Deadly South African Floods? Global Warming might be the culprit.
The increased likelihood of catastrophic rains in the east due to climate change has been confirmed by a team of researchers.
Scientists have found that the heavy rains that caused catastrophic flooding in South Africa in mid-April were made twice as likely to occur by climate change.
The analysis of the flooding, which killed more than 400 people in Durban and surrounding areas in the eastern part of South Africa, found that the intense two-day storm that caused it had a 1-in-20 chance of occurring in any given year. If the world hadn't warmed as a result human-caused emissions of greenhouse gases, the study found, then the chances would have been half that (1 in 40).
A recent study by a group of climate scientists, meteorologists, and disaster experts found that the damaging effects of global warming have already arrived. This finding is consistent with other studies showing that global warming is causing more extreme events to happen. As climate change continues, these events are expected to become more common.
One of the study’s authors, Izidine Pinto, a climate scientist at the University of Cape Town, said in a statement issued by World Weather Attribution that we need to drastically reduce greenhouse gas emissions and adapt to a new reality where floods and heat waves are more intense and damaging.
President Cyril Ramaphosa said at the time that the flooding and related mudslides caused more than $1.5 billion in damage. Bridges and roads were destroyed, and thousands of homes, many of them in makeshift settlements, were swept away or damaged - “the biggest tragedy that we have ever seen,”.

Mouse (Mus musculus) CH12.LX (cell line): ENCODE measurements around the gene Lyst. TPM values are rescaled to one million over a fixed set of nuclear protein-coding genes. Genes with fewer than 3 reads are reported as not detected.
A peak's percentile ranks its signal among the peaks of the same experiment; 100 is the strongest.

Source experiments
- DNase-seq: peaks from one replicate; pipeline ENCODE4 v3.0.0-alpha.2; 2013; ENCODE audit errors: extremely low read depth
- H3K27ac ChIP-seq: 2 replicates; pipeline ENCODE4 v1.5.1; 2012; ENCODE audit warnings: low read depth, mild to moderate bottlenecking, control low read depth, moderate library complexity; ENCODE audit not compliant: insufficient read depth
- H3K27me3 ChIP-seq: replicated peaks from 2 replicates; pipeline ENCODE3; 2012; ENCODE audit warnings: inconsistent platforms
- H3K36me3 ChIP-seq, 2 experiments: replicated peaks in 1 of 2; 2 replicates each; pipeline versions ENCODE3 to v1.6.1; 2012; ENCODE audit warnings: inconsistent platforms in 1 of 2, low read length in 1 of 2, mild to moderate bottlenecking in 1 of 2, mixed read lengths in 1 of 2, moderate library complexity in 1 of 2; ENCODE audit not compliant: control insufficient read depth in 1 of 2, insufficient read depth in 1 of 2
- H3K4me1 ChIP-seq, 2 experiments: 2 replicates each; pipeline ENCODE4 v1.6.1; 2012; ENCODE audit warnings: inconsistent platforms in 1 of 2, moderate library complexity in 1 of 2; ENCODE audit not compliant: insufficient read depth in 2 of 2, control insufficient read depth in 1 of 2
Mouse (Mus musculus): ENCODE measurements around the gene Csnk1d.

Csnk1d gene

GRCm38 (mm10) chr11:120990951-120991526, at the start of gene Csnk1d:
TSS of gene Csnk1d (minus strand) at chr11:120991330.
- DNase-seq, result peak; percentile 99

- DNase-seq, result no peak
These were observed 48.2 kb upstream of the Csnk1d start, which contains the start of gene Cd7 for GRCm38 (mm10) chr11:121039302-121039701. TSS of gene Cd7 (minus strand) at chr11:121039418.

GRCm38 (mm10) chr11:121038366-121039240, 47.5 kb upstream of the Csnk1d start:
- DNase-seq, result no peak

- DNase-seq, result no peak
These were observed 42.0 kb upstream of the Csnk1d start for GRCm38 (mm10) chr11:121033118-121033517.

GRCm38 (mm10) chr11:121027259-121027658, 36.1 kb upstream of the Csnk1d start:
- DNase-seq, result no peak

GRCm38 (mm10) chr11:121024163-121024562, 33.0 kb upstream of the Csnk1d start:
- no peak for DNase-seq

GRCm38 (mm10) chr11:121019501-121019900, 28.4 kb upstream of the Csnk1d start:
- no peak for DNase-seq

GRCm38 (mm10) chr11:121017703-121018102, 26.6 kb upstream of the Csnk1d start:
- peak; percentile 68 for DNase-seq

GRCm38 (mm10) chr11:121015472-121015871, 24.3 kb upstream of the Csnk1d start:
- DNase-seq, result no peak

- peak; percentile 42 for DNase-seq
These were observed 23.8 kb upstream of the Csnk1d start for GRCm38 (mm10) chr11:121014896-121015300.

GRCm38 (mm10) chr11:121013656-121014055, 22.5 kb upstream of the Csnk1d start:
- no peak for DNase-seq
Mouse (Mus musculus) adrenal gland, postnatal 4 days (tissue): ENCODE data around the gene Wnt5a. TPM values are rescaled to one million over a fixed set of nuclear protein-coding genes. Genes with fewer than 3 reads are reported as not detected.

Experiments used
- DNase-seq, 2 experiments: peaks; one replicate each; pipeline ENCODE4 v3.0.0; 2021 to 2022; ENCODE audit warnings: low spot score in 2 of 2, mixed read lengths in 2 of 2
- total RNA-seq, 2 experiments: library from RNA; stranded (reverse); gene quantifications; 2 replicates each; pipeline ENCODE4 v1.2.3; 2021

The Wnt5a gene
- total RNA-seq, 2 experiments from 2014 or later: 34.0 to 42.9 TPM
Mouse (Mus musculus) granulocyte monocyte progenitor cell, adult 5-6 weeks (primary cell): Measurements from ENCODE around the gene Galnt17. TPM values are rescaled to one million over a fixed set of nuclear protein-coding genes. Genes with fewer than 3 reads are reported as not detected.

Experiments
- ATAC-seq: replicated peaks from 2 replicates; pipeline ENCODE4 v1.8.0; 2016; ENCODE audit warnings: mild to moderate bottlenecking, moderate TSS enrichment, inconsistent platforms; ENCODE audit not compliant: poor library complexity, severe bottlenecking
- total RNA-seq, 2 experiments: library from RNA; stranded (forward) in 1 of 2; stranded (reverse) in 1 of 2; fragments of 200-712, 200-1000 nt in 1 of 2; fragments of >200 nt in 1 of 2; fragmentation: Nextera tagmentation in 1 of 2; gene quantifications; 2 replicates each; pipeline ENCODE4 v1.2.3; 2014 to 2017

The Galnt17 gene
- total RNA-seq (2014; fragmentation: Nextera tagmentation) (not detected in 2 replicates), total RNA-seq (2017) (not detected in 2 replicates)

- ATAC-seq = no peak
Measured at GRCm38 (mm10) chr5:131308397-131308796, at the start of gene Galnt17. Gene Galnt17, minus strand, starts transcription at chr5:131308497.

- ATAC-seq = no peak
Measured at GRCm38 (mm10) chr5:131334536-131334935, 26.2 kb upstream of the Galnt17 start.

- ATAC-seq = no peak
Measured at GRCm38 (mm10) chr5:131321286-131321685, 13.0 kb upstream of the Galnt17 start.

The heavy rains and flooding that occurred in the country last month prompted sharp criticism of the government from both lawmakers and citizens for its failure to improve infrastructure to handle such events, as well as its longstanding housing crisis.
The World Weather Attribution (WWA) team conducts its analyses on events within days or weeks of their occurrence, in order to better understand how climate change may have contributed. This most recent study looked at the two-day storm that hit eastern South Africa beginning on April 11 and produced rainfall totals of nearly 14 inches in some areas, half or more of the area’s annual total.
Observational data suggests that the world is about 2 degrees Fahrenheit (1.1 degrees Celsius) warmer than it was before widespread emissions began in the late 19th century, and a computer simulation that models the world as it is suggests that a global warming scenario where emissions never occurred would be much more likely.
A recent study has found that the likelihood of extreme rain events has increased due to global warming. This is consistent with other studies that have looked at individual events and broader trends. One major reason for this increase is that as the atmosphere warms, it can hold more moisture.
The study found that statistically speaking, a storm with a 1-in-20 chance of occurring in any given year is not an uncommon event. In fact, it was one of the factors that contributed to the high toll in deaths and damage caused by this particular storm. The policy measures that were taken during the apartheid era have left a legacy of discrimination and inequality in South Africa. These policies, which included forced relocations and segregation, resulted in negative effects on nonwhite communities.
The researchers also cited the rise of makeshift settlements as a result of rapid urban growth and the lack of affordable housing. About 22 percent of Durban’s population, or 800,000 people, live in these settlements which usually lack services and proper infrastructure. In April 2017 flooding, the study noted, about 4,000 houses were damaged or destroyed in these types of settlements along riverbanks. Most deaths occurred in these areas as well.
Source:The New York Times